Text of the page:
Would you still like a helping hand in finding the right coworking space for your venture? Try filling in the form at the top of this page, and you’ll receive tailored quotes from coworking spaces in particular UK regions.
Many coworking spaces will offer three key packages – hot desking, working from your own dedicated desk, or working in a private office, depending on the space they have available.
Again, this may well depend on your budget. Hot desking – turning up to the coworking space and just getting to work in any vacant seat – tends to be the cheapest option.
Hot desking can also work well if you like to keep things flexible, and appreciate a change of scenery. On the flipside, though, it can feel a little less secure and reliable.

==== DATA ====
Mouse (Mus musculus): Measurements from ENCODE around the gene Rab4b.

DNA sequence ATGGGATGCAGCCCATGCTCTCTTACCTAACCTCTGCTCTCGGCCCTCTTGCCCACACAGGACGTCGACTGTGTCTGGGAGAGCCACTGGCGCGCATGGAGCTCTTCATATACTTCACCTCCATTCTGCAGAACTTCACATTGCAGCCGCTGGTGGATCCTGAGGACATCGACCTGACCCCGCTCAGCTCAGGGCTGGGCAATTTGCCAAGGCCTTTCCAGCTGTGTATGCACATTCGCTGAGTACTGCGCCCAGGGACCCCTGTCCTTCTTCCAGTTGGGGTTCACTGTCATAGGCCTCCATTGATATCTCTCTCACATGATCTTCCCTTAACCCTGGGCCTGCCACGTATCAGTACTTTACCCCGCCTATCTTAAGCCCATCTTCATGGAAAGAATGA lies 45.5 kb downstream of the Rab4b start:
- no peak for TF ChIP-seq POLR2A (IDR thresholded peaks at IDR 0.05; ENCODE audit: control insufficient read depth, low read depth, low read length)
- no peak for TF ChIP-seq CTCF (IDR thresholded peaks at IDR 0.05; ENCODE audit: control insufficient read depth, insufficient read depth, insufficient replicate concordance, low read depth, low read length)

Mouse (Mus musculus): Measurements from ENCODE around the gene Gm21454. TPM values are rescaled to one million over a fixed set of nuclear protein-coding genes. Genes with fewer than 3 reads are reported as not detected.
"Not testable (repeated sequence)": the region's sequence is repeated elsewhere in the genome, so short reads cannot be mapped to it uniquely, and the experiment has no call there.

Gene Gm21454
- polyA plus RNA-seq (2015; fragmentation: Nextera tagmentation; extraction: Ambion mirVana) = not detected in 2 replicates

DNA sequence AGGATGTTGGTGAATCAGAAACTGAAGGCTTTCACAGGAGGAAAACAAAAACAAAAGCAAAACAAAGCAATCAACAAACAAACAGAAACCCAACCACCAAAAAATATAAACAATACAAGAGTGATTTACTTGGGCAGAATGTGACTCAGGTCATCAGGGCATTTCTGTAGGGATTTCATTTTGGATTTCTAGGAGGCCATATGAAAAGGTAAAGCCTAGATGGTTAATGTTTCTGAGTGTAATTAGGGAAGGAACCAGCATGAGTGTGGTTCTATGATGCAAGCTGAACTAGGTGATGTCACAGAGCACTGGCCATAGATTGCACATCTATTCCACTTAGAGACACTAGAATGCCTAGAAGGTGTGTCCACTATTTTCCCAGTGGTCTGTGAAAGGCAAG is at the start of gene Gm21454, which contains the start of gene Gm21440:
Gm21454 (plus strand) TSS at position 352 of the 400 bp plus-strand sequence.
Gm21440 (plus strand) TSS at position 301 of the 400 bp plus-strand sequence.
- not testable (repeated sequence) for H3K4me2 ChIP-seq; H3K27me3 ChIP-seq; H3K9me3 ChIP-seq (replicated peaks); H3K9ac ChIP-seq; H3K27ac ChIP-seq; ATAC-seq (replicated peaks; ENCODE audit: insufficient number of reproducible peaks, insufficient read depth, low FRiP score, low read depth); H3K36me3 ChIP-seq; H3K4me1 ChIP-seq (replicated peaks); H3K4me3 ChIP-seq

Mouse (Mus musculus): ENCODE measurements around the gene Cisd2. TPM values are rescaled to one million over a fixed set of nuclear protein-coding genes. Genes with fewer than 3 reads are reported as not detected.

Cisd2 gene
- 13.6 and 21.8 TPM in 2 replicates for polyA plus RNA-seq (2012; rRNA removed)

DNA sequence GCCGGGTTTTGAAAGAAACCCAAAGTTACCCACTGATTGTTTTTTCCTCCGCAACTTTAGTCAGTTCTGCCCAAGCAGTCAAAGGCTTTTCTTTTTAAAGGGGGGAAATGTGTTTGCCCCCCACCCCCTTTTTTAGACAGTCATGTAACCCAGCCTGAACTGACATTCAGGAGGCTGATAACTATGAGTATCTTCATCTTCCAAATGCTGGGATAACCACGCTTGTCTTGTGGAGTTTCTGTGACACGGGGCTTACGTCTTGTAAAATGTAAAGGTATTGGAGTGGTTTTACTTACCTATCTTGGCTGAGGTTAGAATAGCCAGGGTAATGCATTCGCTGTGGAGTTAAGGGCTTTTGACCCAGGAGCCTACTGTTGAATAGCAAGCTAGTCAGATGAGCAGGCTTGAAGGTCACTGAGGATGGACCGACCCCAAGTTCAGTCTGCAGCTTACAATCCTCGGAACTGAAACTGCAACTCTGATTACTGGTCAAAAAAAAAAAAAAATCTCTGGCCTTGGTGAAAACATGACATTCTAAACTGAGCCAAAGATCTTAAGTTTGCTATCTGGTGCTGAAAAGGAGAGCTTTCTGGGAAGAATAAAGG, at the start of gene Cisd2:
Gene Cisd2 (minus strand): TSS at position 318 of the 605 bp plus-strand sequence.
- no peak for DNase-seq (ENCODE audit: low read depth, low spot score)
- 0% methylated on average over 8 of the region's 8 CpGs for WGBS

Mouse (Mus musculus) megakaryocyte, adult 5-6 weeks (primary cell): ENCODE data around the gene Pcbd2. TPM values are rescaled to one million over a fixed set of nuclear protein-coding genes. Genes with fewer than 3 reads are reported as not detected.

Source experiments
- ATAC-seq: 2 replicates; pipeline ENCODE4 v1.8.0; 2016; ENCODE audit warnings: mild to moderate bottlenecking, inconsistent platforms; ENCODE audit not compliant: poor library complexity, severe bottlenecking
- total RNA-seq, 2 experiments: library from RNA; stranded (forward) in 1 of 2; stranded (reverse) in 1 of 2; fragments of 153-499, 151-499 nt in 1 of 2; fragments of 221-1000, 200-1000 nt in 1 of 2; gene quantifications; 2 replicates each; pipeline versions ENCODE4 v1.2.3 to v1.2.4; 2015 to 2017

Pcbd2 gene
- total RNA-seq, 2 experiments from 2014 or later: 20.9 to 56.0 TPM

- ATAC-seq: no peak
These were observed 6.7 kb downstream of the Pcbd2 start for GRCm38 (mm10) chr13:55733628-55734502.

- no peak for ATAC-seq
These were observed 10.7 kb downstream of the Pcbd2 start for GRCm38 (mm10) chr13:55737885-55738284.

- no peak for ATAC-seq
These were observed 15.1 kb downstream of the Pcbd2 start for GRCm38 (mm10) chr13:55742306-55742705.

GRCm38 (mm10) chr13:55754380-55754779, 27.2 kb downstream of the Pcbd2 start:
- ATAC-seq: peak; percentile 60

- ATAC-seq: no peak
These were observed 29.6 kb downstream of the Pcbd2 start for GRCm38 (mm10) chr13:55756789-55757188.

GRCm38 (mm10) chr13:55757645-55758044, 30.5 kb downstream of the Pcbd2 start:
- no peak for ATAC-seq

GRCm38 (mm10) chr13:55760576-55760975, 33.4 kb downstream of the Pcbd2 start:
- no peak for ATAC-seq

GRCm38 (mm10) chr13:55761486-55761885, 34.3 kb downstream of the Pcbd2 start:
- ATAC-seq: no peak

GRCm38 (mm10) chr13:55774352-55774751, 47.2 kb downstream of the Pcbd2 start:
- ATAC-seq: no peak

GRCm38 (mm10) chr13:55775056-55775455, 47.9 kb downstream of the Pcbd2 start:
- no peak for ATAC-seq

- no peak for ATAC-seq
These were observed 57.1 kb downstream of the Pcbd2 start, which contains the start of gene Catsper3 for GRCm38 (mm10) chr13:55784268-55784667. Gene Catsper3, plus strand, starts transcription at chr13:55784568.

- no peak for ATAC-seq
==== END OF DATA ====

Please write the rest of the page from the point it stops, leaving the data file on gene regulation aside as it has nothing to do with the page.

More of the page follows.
If you opt to hot desk, you’ll want to ask the coworking spaces you’re considering whether or not they can guarantee that you’ll always find a free desk to work at.
Which of these options you choose will also depend on the size of your team. A cluster of dedicated desks, always reserved for your team, will be more sensible than hot desking if you have a number of employees.
Similarly, a private office compartment will also work well for teams – although they can be a lot more expensive.
While all coworking spaces offer full-time memberships, you’ll find that some also offer part-time plans for entrepreneurs who don’t need to go into the space everyday.
Much cheaper than full-time packages, these reduced-access plans allow a set number of hours in the coworking space each month.